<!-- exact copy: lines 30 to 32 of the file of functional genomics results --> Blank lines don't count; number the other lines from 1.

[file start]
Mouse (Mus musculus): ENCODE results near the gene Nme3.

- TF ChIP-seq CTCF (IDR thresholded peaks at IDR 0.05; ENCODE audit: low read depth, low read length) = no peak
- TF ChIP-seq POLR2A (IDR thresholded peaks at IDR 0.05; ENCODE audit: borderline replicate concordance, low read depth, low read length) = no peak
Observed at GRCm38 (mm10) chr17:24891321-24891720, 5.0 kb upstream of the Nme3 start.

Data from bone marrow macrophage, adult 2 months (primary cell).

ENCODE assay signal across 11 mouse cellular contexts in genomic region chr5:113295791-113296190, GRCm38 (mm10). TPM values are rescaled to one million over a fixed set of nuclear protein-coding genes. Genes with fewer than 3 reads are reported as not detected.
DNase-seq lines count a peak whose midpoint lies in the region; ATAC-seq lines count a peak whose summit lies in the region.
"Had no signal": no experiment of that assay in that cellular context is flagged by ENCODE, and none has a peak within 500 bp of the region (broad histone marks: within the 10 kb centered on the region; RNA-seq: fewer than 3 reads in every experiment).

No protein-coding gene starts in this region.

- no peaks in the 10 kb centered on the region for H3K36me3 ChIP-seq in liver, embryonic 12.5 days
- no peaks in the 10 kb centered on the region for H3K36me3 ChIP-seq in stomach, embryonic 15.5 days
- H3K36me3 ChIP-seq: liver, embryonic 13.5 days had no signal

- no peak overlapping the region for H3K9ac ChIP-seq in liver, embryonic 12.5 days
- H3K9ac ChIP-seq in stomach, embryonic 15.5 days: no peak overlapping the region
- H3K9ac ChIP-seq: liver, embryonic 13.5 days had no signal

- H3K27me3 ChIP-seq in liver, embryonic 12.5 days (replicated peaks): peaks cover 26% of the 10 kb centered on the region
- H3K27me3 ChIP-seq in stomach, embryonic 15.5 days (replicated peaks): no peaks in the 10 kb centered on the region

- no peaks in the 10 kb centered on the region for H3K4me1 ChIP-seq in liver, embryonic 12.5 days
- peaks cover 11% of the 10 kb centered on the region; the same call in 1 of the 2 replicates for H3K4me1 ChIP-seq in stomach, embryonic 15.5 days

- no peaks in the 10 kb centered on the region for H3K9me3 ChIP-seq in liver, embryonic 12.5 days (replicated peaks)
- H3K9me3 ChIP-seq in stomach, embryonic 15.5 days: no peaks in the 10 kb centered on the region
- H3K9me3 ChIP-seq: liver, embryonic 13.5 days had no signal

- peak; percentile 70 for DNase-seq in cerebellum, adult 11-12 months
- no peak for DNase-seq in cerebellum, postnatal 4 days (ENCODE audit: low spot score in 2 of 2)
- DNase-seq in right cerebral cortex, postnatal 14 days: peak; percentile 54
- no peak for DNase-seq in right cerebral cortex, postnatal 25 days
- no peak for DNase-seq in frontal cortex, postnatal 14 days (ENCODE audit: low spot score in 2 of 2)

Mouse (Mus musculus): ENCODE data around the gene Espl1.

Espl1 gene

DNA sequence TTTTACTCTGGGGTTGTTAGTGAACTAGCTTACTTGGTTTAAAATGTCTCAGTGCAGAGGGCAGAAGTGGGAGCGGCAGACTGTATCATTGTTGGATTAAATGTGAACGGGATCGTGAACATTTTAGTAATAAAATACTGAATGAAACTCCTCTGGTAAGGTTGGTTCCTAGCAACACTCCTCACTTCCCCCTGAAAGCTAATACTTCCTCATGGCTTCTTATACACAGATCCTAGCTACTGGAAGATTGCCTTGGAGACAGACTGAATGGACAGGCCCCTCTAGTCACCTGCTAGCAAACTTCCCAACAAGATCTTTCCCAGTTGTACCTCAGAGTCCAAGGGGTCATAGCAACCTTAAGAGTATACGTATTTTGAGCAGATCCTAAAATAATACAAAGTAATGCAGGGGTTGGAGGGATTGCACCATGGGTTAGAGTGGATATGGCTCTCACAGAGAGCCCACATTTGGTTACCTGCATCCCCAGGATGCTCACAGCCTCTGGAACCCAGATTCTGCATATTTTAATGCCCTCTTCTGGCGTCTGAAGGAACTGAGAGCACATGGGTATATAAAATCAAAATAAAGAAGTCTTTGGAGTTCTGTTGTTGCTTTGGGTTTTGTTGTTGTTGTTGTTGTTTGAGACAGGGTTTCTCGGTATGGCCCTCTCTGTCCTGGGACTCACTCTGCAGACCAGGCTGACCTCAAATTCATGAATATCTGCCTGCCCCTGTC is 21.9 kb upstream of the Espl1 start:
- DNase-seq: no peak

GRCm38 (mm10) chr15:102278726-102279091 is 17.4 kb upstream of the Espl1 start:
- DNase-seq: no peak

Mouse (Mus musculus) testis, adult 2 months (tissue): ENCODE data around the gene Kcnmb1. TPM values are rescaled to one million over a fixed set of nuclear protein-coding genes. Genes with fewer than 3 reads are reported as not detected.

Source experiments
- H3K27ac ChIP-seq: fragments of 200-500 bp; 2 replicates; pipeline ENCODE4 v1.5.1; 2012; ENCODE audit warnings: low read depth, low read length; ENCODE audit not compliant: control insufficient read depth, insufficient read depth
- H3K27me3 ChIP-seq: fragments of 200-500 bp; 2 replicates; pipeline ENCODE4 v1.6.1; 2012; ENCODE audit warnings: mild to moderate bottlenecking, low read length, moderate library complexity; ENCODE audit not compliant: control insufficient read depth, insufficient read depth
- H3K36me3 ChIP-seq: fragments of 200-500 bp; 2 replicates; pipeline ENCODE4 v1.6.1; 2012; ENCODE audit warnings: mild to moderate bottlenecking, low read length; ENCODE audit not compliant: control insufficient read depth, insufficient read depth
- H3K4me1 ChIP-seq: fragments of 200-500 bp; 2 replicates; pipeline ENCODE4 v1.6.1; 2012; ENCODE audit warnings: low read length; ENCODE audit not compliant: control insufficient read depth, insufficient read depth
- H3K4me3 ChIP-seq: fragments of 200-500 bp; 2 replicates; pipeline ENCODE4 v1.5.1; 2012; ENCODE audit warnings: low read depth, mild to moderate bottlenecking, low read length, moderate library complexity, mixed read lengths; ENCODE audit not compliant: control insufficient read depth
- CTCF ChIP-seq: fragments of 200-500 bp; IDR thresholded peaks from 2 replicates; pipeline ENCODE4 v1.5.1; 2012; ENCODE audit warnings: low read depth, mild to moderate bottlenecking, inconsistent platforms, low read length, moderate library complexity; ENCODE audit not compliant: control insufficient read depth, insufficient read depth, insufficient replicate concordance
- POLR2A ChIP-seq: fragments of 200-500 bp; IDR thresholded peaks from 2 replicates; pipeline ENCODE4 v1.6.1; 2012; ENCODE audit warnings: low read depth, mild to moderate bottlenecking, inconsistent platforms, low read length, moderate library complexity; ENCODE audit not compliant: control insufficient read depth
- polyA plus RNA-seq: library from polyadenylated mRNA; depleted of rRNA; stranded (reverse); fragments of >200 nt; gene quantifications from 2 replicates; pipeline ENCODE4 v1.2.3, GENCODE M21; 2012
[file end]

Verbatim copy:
DNA sequence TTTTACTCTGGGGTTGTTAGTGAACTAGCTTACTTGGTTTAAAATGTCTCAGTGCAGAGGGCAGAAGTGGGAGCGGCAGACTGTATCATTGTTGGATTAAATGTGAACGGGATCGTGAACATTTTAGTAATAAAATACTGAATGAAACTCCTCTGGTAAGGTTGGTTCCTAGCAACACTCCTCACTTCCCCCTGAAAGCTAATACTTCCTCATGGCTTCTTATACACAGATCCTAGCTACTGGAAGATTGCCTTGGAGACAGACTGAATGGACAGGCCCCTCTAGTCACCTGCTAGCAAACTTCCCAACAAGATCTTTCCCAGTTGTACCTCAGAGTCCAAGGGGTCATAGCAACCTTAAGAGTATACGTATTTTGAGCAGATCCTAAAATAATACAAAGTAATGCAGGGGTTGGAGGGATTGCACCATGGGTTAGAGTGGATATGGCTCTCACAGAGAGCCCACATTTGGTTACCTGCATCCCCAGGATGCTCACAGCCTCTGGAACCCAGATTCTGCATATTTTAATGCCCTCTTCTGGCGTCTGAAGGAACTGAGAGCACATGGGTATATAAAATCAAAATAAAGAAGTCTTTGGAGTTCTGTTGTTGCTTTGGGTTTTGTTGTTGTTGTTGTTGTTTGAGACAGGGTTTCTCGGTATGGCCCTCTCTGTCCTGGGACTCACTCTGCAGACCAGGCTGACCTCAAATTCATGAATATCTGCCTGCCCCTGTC is 21.9 kb upstream of the Espl1 start:
- DNase-seq: no peak

GRCm38 (mm10) chr15:102278726-102279091 is 17.4 kb upstream of the Espl1 start: